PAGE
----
Meet Apprentice Manager Andy

Andy Moule is Apprentice Manager for Salutem, McDermott’s sister company providing training and apprenticeships to the construction industry.

Having left school at 16, Andy got his first taste of apprenticeships when he undertook a four-year apprenticeship in bricklaying. He spent the next 22 years working as a bricklayer, mostly on bespoke house builds. In his spare time he was also an army cadet force instructor. In 2003 he combined his two interests and began lecturing at Worcester College of Technology before moving to New College Redditch. In 2015 Andy joined Salutem to set up their bespoke apprenticeship provision.

Here Andy tells us a little more about why apprenticeships are so important to the construction industry.

1. Why should businesses employ apprentices?

With the construction industry facing a skills shortage employers need to be acting now to not only support the industry, but to ‘futureproof’ their own businesses. By investing in their future workforce, business can ensure the skills and knowledge held by existing employees are passed onto the next generation.

2. What is different about apprentices recruited through Salutem?

One of the challenges we face is that apprentices have traditionally been recruited through colleges. This is a mindset we are trying to change by demonstrating that our ‘pre-apprenticeship’ programme ensures that students are ready to work once they leave here. Unlike a college, students recruited via Salutem will be used to working construction hours including the early starts and our programme can be paced to suit students. They will have had basic training in some of the tasks they will be required to do on site as well as visiting a large site. We also focus on preparing them mentally for working life, having the right attitude and understanding the responsibilities that come with having a job.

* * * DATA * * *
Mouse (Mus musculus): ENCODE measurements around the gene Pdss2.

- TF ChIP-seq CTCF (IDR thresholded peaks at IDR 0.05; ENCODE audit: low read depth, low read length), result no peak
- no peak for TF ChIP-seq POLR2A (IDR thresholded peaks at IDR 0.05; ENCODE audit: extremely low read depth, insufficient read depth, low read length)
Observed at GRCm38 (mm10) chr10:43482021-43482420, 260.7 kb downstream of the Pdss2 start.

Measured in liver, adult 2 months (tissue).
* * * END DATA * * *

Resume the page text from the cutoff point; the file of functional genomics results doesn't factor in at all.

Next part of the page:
3. What do you enjoy most about your job?

I enjoy teaching and making a difference to young people, particularly those that may have not received support in the academic environment. Watching them realise their potential is very rewarding. Having been through an apprenticeship myself I have always believed in them. The construction industry is changing and if I can do a little bit to ensure that future generations learn the skills required to keep it going then then I will be content.

One of the biggest challenges he’s faced is that traditionally colleges have provided the education element of apprenticeships whereas Salutem provides where he took their construction module from a level 1 to a level 3 to provide training on brickwork, plastering, carpentry and joinery.